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Artículo Tomo 70, Número. 10, Diciembre 2017

Archivos Españoles de Urología

Prevalence of antibiotic resistance in fecal flora before transrectal ultrasound-guided prostate biopsy and the clinical impact of targeted antibiotic prophylaxis.

Authors: Arikan Ozgur, Yildirim Asif, Atis Gokhan, Tanidir Berrin, Gurbuz Cenk, Erol Bulent, Danacioglu Onur, Culpan Meftun, Vahapoglu Haluk, Caskurlu Hulya and Caskurlu Turhan.

Arch. Esp. Urol. 2017; 70 (10): 852-858

Vol. 70, Number. 10, December 2017

OBJECTIVES: In this study, we aimed to evaluate ciprofloxacin resistance and the presence of extended-spectrum beta-lactamase producing organisms (ESBLs) in the population of patients with indication to undergo prostate biopsy. Our additional aim was to compare the targeted antibiotic prophylaxis and sepsis rates after transrectal ultrasound guided prostate biopsy in patients who received routine ciprofloxacin prophylaxis and to evaluate the predictive factors of antibiotic resistance.

METHODS: Between September 2012 and January 2014, 300 patients were randomized to two groups. The first group (Group 1, n=156) received routine ciprofloxacin prophylaxis and the second group (Group 2, n=144) received a targeted prophylactic antibiotic regime that was adequate for rectal swab culture results. Rectal swab cultures were collected two weeks before the procedure. After the procedure, patients were followed for one month and told to return to the hospital if they developed a fever (>38°C), shivering, dysuria or fatigue.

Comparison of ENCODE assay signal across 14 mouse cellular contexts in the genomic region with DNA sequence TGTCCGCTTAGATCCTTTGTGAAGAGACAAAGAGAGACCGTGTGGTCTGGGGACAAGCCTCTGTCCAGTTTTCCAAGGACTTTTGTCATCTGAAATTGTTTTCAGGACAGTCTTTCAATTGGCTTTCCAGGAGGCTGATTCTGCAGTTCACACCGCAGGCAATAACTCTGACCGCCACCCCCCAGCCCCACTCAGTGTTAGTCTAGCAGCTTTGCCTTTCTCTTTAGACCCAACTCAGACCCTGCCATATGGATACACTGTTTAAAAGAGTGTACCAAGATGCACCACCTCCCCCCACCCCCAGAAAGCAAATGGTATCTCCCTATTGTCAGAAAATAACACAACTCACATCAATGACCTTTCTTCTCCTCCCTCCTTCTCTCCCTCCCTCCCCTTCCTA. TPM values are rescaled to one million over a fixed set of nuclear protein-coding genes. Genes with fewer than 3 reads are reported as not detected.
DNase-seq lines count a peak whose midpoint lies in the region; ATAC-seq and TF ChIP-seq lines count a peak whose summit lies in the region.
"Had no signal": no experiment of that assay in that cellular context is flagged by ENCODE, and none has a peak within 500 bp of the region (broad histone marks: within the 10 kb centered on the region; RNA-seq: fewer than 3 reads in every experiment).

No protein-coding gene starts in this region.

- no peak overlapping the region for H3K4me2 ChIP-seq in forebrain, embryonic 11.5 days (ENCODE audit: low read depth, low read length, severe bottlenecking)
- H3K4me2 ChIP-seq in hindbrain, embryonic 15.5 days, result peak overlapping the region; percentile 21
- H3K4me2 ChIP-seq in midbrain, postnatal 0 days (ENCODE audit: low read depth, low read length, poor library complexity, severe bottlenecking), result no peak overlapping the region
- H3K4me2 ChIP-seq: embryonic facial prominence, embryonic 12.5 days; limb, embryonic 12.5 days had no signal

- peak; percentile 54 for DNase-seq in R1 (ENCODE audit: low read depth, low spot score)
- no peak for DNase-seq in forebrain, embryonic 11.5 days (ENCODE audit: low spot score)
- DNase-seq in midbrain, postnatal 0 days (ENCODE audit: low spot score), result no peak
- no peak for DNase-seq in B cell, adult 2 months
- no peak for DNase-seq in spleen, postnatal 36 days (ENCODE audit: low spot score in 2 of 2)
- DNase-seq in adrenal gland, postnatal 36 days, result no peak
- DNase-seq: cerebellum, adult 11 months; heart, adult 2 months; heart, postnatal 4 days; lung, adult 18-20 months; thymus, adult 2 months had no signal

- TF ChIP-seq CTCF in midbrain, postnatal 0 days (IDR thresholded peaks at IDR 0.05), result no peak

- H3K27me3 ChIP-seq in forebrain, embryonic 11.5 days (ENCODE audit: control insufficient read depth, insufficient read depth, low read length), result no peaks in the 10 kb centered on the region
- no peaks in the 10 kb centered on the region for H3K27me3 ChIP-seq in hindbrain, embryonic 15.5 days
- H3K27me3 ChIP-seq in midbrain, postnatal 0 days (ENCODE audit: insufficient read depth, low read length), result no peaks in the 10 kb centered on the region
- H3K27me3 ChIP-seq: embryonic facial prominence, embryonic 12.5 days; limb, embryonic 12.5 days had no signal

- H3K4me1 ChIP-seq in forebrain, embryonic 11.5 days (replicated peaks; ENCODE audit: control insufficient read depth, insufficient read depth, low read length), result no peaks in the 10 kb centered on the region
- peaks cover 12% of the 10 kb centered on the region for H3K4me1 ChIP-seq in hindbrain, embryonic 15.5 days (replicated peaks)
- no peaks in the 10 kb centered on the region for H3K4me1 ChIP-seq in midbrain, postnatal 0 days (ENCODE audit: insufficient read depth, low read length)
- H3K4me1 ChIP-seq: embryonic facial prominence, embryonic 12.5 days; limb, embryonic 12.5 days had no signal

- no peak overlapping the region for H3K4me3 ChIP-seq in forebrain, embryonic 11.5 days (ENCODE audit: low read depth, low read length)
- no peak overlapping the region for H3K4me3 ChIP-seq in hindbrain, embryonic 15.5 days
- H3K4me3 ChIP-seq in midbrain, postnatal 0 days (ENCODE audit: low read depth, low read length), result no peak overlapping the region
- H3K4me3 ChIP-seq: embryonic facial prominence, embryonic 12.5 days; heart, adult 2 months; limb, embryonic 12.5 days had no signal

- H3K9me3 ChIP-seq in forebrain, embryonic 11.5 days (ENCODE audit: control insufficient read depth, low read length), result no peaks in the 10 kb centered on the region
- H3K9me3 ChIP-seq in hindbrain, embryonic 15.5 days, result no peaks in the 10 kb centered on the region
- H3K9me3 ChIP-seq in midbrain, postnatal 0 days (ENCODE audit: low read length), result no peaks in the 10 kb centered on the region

RESULTS: In Group 1, four patients (2.6%) returned to our clinic with signs of sepsis; no patient in Group 2 returned to our clinic (p= 0.124). When the rectal swab culture results of Group 2 were evaluated, there were ESBLs in 18 patients (12.5%), quinolone resistance in 26 patients (18%), and both ESBLs and quinolone resistance in 15 patients (10.4%). There were no statistically significant differences between antibiotic resistance and urologic operations, urinary tract infections, prior catheterization history, the presence of a catheter during prostate biopsy and antibiotic usage history due to a high PSA level.

CONCLUSION: In our study, the rates of ESBL presence and ciprofloxacin resistance in rectal flora were not negligible. However, by obtaining rectal swab cultures prior to performing transrectal prostate biopsies and using targeted prophylaxis before prostate biopsy, the sepsis rates were reduced; however, this effect was statistically insignificant. Additional studies with a larger patient population could help to evaluate the targeted prophylaxis procedure.


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